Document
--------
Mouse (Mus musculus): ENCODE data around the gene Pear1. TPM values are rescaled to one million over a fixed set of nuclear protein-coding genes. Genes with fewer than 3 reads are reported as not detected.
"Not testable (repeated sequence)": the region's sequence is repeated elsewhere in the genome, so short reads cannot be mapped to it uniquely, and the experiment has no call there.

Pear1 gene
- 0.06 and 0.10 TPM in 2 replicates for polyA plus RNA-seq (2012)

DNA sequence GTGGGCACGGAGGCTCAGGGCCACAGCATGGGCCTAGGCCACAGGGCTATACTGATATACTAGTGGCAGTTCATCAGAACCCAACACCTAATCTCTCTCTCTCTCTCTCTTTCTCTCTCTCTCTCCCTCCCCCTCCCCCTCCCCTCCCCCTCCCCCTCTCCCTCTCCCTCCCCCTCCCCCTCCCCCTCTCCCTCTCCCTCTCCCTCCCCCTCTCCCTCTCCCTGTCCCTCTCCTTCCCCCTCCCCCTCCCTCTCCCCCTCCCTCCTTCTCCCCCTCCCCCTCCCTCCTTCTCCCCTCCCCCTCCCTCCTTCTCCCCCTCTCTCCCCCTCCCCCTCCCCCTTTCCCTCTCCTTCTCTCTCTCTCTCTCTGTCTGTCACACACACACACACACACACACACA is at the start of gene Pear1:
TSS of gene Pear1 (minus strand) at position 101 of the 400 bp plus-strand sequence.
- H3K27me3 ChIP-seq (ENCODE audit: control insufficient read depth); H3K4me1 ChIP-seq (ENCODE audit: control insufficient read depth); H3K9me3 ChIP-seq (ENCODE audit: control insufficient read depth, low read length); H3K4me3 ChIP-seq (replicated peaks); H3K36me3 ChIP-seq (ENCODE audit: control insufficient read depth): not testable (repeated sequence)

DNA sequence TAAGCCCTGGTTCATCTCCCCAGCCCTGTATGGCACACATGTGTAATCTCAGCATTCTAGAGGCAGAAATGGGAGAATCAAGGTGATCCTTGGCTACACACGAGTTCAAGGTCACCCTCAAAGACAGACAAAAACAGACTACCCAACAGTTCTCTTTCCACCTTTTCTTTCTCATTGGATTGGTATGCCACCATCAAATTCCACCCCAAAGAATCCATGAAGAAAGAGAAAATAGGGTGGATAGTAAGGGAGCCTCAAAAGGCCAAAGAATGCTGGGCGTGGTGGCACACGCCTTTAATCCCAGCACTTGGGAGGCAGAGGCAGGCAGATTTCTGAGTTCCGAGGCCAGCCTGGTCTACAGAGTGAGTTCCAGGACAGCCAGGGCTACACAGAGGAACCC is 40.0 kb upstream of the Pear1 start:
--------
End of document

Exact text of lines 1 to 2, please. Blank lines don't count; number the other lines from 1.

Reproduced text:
Mouse (Mus musculus): ENCODE data around the gene Pear1. TPM values are rescaled to one million over a fixed set of nuclear protein-coding genes. Genes with fewer than 3 reads are reported as not detected.
"Not testable (repeated sequence)": the region's sequence is repeated elsewhere in the genome, so short reads cannot be mapped to it uniquely, and the experiment has no call there.